The median income for a household in the county was $35,241, and the median income for a family was $41,573. Males had a median income of $31,455 versus $22,459 for females. The per capita income for the county was $16,325. About 8.60% of families and 11.70% of the population were below the poverty line, including 13.20% of those under age 18 and 17.40% of those age 65 or over.

Education[edit]

Blount County contains two public school districts. There are approximately 9,200 students in public PK-12 schools in Blount County.[11]

Districts[edit]

School districts include:[12]

Communities[edit]

Cities[edit]

Towns[edit]

Census-designated places[edit]

Unincorporated communities[edit]

Government[edit]

Blount County is a stronghold for Republicans. Since 2004, it has voted for the Republican presidential nominee with at least eighty percent of the vote every time. It was Hubert Humphrey's weakest county in the nation in 1968 with only 3.64 percent of the vote.[13]

United States presidential election results for Blount County, Alabama[14]
Year Republican Democratic Third party
No.  % No.  % No.  %
2020 24,711 89.57% 2,640 9.57% 237 0.86%
2016 22,859 89.33% 2,156 8.43% 573 2.24%
2012 20,757 86.27% 2,970 12.34% 333 1.38%
2008 20,389 84.02% 3,522 14.51% 356 1.47%
2004 17,386 80.85% 3,938 18.31% 180 0.84%
2000 12,667 70.48% 4,977 27.69% 329 1.83%
1996 9,056 59.09% 5,061 33.02% 1,210 7.89%
1992 8,882 53.81% 5,433 32.92% 2,190 13.27%
1988 8,754 64.61% 4,485 33.10% 309 2.28%
1984 8,508 68.16% 3,738 29.95% 236 1.89%
1980 6,819 53.59% 5,656 44.45% 249 1.96%
1976 4,233 38.56% 6,645 60.53% 100 0.91%
1972 6,486 79.36% 1,582 19.36% 105 1.28%
1968 2,013 22.15% 331 3.64% 6,742 74.20%
1964 4,442 64.67% 0 0.00% 2,427 35.33%
1960 2,557 42.80% 3,404 56.98% 13 0.22%
1956 2,628 44.38% 3,208 54.17% 86 1.45%
1952 1,720 35.19% 3,161 64.67% 7 0.14%
1948 771 30.08% 0 0.00% 1,792 69.92%
1944 998 31.73% 2,134 67.85% 13 0.41%
1940 855 23.25% 2,784 75.71% 38 1.03%
1936 744 20.88% 2,788 78.23% 32 0.90%
1932 582 20.34% 2,232 77.99% 48 1.68%
1928 1,745 52.06% 1,607 47.94% 0 0.00%
1924 1,518 40.92% 2,083 56.15% 109 2.94%
1920 3,465 49.15% 3,535 50.14% 50 0.71%
1916 1,229 44.71% 1,488 54.13% 32 1.16%
1912 567 24.65% 1,121 48.74% 612 26.61%
1908 973 45.34% 1,133 52.80% 40 1.86%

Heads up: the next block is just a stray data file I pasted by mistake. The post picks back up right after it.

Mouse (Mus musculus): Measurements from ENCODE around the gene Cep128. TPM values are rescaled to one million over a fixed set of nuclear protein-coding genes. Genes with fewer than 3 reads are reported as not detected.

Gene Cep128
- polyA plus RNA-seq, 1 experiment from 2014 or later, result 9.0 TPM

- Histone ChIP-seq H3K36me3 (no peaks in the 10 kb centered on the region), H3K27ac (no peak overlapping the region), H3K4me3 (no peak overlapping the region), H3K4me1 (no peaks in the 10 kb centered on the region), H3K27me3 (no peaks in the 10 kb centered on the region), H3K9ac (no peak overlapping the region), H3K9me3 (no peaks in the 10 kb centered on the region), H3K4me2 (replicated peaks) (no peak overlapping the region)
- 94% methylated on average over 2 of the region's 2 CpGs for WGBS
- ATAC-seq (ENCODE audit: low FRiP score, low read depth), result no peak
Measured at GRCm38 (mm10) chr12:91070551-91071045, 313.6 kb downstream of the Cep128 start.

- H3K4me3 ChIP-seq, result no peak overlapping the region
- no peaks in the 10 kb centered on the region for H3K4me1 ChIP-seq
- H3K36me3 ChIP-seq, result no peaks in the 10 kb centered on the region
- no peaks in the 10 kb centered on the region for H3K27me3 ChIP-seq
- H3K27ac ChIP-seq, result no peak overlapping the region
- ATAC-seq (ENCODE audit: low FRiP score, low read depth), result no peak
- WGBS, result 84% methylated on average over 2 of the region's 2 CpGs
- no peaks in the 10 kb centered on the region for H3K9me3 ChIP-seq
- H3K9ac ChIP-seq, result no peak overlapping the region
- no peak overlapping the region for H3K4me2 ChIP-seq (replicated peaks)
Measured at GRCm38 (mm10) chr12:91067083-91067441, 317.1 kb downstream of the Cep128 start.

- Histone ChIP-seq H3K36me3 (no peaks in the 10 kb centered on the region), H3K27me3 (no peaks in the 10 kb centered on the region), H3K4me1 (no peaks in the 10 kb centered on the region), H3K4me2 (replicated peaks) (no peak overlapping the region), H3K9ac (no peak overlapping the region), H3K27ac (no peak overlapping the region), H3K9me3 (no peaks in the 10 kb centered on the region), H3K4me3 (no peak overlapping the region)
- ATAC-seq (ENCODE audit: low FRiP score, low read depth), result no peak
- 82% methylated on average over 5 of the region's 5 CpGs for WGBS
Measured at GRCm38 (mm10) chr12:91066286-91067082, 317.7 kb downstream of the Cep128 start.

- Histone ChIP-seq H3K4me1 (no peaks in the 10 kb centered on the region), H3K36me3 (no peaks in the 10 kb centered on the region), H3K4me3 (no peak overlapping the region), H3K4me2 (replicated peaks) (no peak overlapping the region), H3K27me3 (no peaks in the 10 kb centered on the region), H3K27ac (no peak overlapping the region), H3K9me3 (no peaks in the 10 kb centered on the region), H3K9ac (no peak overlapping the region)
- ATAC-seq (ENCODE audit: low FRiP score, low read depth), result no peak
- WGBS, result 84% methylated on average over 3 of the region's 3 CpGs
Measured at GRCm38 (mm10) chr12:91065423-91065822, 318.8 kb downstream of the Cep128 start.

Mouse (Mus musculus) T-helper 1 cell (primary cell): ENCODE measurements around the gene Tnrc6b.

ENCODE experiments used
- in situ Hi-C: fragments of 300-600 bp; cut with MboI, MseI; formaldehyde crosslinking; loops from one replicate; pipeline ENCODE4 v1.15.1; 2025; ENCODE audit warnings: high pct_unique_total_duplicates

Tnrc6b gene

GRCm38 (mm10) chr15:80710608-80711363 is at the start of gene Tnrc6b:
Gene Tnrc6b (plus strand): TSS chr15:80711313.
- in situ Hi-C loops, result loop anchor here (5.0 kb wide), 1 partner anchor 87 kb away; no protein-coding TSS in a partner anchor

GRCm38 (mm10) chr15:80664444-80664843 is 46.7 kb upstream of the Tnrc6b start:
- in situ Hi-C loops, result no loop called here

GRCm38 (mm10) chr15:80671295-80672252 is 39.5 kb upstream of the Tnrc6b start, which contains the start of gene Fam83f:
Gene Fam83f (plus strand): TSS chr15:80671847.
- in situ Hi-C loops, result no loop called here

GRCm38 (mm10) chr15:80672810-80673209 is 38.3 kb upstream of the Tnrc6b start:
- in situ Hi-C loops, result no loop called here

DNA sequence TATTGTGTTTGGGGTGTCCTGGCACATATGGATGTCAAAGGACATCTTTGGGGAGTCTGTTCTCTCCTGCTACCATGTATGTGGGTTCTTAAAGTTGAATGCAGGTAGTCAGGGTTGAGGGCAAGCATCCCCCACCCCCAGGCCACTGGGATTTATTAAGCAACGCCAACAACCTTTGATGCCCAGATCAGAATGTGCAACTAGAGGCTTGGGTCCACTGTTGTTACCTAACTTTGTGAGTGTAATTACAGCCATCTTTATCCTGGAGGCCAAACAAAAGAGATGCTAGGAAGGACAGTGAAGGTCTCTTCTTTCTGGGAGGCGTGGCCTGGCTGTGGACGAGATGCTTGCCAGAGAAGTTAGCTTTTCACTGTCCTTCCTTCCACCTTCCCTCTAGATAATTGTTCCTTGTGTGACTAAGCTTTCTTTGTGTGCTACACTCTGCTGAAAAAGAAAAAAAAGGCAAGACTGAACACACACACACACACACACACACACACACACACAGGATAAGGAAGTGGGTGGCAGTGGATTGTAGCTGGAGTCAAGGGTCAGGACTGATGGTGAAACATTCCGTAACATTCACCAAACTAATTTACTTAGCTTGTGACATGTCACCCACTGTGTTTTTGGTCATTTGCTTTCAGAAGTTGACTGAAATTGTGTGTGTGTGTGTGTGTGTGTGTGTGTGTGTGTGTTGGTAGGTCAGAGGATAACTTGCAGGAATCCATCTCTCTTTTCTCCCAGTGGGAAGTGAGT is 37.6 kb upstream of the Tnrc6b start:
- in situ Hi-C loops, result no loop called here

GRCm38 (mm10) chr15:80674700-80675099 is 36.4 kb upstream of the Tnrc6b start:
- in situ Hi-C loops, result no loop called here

1904 910 37.51% 1,383 57.01% 133 5.48%

Places of interest[edit]

Blount County is home to an abundance of outdoor activities, such as Rickwood Caverns State Park and the Locust Fork of the Black Warrior River that are used by canoeists and kayakers. The county is also home to the picturesque covered bridges mentioned below: the Swann Covered Bridge, the Horton Mill Covered Bridge, and the Easley Covered Bridge. As of summer 2009, all three bridges were closed due to safety concerns at the recommendation of the Alabama Department of Transportation. Restorations were completed from 2011 through 2013 and they are once again open.[15][16]

See also[edit]

References[edit]

  1. ^ a b "State & County QuickFacts". United States Census Bureau. Retrieved April 7, 2022.
  2. ^ "2010 Census Gazetteer Files". United States Census Bureau. August 22, 2012. Retrieved August 22, 2015.
  3. ^ "Annual Estimates of the Resident Population for Counties: April 1, 2020 to July 1, 2021". Retrieved April 7, 2022.
  4. ^ "U.S. Decennial Census". United States Census Bureau. Retrieved August 22, 2015.
  5. ^ "Historical Census Browser". University of Virginia Library. Retrieved August 22, 2015.
  6. ^ Forstall, Richard L., ed. (March 24, 1995). "Population of Counties by Decennial Census: 1900 to 1990". United States Census Bureau. Retrieved August 22, 2015.
  7. ^ "Census 2000 PHC-T-4. Ranking Tables for Counties: 1990 and 2000" (PDF). United States Census Bureau. April 2, 2001. Retrieved August 22, 2015.
  8. ^ "Explore Census Data". data.census.gov. Retrieved December 18, 2021.
  9. ^ "Community Facts". United States Census Bureau. Retrieved February 3, 2014.
  10. ^ "American Fact Finder". United States Census Bureau. Archived from the original on February 12, 2020. Retrieved February 3, 2014.
  11. ^ "Search for Public School Districts - Blount County, AL". National Center for Education Statistics. Institute of Education Sciences. Retrieved September 4, 2022.
  12. ^ "2020 Census - School District Reference Map: Blount County, AL" (PDF). U.S. Census Bureau. Retrieved September 4, 2022. Text list.
  13. ^ Dave Leip's U.S. Election Atlas; 1968 Presidential Election Statistics
  14. ^ "Dave Leip's Atlas of U.S. Presidential Elections". Retrieved November 15, 2016.
  15. ^ http://www.blountcountian.com/news/2010-02-17/News/Citizen_concerns_prompt_covered_bridge_update.html Archived July 8, 2011, at the Wayback Machine Retrieved June 20, 2010
  16. ^ news.alabamapower.com http://news.alabamapower.com/2013/05/21/covered-bridges-back-in-business/. Retrieved August 15, 2013. {{cite web}}: Missing or empty |title= (help)

External links[edit]

Coordinates: 33°58′N 86°35′W / 33.967°N 86.583°W / 33.967; -86.583